Originally an arcade, then a roadway connecting Murray Street to Perth Railway Station, Forrest Place has undergone several major changes throughout the 20th Century. With a third redevelopment now on the way, here's a look into the history one of Perth's premiere pedestrian spaces.
Described at the time as "evidence of how an eyesore can be changed into a beauty spot", the Central Hotel, on Wellington street, marveled guests upon opening, and was a popular venue for visitors to the city in the early 20th century. Converted in 1901 from a Miner's Arms hostel, the Central hotel featured "a large and beautifully fitted" threepenny bar, saloon bar, billiard room, first-class dining room, and sitting room, as well as hot and cold water and electric lighting. State of the art at the time. It ceased trading as the Central Hotel on June 30th, 1953. The building itself was demolished in 1988 during the redevelopment of Forrest Place to make way for the construction of Albert Facey House, named after Gallipoli veteran Albert Barnett Facey. Pictured here the Central Hotel stands across from the Padbury Buildings, at the entrance to Forrest Place in 1930. (Supplied: State Library of Western Australia)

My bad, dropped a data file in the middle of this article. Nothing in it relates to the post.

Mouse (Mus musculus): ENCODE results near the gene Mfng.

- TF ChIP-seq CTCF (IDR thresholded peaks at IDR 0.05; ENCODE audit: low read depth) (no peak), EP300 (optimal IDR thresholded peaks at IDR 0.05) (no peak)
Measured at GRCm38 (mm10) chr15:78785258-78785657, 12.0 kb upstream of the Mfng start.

The Padbury Buildings, named for their owner William Padbury, were constructed between 1924-1925 at the eastern side of the entrance to Forrest Place. Padbury was given a 50 year lease on the land in 1923 and put forward plans for a grand, five-storey shopping centre that would stretch the entire length between Murray and Wellington streets that would not only bring a new place for residents to shop, but would block the publics view of the Boans Building, which was considered ugly and out-of-date even in 1923. These designs did not come to full fruition as only two of the five planned stories were ever constructed. The Padbury Buildings remained in use as a shopping mall for 62 years until they were closed and demolished 1987 in preparation for the planned Forrest Chase shopping complex, which now stands in their place. Pictured here in 1929, the Padbury Buildings with the Boans Building clearly visible to the east. (Supplied: State Library of Western Australia)